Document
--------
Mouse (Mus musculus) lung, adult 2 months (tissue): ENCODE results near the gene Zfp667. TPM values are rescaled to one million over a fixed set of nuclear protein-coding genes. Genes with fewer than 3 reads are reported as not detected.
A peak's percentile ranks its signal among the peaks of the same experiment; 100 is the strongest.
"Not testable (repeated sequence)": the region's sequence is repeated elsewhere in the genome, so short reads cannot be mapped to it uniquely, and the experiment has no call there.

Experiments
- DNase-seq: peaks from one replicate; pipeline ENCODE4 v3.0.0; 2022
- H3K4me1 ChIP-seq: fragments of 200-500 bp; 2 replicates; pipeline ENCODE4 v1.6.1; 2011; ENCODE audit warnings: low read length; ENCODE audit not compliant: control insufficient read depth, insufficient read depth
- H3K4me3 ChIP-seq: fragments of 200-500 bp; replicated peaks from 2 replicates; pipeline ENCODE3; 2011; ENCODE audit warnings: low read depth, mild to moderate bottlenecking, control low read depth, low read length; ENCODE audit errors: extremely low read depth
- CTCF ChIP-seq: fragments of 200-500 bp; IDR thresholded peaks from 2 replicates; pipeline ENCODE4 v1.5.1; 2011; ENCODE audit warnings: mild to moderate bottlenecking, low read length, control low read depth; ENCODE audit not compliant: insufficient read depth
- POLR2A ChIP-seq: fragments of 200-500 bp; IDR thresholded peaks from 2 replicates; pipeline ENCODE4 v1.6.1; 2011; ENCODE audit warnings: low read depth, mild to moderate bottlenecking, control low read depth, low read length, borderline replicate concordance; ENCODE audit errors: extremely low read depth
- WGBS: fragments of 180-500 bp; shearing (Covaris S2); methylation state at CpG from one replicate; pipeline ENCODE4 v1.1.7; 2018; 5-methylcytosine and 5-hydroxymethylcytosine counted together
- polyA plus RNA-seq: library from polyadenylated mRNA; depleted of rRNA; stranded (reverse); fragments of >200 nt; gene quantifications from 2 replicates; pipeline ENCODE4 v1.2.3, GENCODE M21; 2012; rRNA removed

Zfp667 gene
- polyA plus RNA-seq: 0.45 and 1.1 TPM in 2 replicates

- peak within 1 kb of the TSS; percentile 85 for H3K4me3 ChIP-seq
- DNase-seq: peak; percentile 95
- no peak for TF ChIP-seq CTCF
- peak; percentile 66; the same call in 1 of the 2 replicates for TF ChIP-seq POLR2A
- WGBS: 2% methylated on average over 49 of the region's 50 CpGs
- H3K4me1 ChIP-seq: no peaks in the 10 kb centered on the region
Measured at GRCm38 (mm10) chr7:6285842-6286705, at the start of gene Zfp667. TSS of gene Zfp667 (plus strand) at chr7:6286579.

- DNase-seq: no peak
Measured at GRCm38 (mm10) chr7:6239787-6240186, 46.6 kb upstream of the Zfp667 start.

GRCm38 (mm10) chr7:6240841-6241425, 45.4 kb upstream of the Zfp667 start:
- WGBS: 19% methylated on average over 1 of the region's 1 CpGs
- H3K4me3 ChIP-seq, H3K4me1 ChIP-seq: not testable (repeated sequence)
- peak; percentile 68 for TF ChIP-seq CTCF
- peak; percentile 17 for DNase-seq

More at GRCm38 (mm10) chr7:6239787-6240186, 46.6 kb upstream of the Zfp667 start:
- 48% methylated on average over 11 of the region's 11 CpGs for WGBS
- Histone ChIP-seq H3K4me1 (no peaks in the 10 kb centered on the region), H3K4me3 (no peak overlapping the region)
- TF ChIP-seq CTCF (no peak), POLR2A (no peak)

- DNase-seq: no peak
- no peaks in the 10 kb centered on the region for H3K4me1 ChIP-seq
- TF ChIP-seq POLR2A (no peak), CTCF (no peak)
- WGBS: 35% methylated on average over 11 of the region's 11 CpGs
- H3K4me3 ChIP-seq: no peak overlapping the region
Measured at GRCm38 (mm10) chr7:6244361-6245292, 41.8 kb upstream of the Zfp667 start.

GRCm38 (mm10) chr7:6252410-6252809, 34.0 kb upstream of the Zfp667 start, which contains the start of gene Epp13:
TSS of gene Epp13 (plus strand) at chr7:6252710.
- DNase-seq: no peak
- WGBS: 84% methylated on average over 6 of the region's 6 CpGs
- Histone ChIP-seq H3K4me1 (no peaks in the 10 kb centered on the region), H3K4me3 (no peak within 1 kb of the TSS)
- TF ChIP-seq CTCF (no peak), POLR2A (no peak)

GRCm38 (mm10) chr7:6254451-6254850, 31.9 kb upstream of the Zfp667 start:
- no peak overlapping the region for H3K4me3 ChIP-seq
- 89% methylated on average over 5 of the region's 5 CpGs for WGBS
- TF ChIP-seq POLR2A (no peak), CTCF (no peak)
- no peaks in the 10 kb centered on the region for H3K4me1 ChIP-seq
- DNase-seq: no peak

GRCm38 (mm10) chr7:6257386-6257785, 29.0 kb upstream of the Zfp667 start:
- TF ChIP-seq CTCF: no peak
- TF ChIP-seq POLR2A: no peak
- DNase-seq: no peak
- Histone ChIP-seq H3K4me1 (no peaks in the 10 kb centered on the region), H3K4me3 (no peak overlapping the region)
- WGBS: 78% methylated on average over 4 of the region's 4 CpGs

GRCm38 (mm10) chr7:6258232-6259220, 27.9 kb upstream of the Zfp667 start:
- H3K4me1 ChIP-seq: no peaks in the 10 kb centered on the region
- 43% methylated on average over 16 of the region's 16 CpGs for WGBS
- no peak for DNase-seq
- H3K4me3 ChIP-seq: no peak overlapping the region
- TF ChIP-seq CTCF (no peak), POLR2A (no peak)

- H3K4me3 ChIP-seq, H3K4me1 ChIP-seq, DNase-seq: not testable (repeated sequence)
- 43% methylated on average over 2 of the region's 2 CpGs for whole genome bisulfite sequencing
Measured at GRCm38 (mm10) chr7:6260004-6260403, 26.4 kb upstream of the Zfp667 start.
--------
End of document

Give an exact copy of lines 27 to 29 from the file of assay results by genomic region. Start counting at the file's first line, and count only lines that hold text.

- peak; percentile 17 for DNase-seq

More at GRCm38 (mm10) chr7:6239787-6240186, 46.6 kb upstream of the Zfp667 start:
- 48% methylated on average over 11 of the region's 11 CpGs for WGBS